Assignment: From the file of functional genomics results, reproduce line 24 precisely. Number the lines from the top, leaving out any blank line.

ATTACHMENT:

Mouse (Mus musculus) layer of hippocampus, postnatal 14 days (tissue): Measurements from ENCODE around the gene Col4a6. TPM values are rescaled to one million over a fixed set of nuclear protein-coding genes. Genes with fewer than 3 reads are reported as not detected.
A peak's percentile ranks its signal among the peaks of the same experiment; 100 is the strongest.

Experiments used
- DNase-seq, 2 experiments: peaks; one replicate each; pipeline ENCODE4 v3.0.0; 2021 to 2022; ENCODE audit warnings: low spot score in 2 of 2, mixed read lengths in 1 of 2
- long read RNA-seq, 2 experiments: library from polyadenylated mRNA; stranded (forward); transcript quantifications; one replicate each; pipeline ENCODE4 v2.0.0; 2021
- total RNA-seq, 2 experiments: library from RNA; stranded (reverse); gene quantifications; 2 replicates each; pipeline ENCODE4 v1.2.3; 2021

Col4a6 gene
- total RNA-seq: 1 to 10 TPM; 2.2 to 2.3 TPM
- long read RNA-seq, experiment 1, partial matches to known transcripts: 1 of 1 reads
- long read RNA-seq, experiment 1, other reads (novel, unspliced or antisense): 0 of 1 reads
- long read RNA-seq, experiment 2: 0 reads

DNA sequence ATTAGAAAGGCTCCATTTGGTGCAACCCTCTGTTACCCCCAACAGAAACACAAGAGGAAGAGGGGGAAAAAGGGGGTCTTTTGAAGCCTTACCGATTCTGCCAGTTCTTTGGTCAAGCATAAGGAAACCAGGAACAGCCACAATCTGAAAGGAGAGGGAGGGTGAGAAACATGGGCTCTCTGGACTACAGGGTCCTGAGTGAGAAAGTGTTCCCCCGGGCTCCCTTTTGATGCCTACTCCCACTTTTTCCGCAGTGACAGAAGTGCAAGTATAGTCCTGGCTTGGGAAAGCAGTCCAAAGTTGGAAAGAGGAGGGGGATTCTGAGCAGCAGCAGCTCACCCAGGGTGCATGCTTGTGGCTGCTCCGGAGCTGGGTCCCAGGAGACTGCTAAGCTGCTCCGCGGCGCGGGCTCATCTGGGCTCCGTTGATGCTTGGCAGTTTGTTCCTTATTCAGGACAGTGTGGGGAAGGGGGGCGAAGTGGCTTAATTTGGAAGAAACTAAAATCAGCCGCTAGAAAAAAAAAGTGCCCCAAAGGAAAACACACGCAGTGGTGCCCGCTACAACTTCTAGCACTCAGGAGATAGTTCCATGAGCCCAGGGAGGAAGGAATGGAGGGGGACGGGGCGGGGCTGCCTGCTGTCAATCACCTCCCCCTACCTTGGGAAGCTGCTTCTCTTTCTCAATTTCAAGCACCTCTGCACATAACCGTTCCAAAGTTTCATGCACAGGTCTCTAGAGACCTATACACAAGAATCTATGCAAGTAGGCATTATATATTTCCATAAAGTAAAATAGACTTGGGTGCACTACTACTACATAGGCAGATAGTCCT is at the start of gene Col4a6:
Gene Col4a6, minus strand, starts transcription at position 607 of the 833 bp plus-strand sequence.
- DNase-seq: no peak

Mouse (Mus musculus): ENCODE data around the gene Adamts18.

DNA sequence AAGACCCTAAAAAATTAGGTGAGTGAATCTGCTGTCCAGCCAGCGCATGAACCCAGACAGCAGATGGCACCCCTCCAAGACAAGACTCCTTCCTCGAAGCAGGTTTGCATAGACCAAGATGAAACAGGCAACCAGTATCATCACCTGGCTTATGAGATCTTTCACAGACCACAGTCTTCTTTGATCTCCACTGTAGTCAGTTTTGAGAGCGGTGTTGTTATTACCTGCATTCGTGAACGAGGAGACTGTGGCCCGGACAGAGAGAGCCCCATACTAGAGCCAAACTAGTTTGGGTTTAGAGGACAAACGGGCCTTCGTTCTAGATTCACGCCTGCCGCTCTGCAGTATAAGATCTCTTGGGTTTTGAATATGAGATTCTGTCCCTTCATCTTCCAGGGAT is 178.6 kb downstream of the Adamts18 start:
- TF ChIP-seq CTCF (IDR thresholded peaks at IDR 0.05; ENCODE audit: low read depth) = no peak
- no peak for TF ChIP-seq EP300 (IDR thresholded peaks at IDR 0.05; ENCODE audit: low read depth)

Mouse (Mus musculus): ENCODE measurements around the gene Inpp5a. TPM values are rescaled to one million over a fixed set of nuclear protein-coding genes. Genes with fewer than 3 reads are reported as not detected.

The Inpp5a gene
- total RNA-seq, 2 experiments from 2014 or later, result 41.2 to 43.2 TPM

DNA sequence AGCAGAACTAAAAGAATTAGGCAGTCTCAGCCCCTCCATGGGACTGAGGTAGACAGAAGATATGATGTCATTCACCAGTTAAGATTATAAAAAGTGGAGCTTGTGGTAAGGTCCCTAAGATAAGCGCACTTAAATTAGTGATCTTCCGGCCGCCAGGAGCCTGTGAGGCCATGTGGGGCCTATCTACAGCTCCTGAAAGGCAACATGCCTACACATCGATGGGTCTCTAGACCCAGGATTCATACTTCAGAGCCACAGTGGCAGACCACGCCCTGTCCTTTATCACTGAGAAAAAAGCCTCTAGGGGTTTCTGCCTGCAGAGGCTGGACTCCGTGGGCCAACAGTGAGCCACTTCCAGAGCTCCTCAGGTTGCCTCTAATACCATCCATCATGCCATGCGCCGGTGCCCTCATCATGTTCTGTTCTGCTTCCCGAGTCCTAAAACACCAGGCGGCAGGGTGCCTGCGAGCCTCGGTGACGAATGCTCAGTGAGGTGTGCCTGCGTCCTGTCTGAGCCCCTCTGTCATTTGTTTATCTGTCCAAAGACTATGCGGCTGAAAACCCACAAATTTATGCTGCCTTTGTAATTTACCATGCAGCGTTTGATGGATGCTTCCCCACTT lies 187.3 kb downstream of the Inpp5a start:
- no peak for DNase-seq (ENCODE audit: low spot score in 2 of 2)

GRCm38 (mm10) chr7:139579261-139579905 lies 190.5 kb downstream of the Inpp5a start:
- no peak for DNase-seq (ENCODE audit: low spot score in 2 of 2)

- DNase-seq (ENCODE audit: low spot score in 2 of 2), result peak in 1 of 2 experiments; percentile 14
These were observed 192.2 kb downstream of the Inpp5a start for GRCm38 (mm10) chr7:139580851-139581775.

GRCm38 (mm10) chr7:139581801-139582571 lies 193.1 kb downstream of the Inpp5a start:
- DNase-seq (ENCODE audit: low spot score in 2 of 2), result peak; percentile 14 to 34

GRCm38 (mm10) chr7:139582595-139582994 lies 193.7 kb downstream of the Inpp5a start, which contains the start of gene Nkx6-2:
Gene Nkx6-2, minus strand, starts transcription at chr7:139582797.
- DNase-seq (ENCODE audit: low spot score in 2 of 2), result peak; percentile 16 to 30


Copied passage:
GRCm38 (mm10) chr7:139579261-139579905 lies 190.5 kb downstream of the Inpp5a start: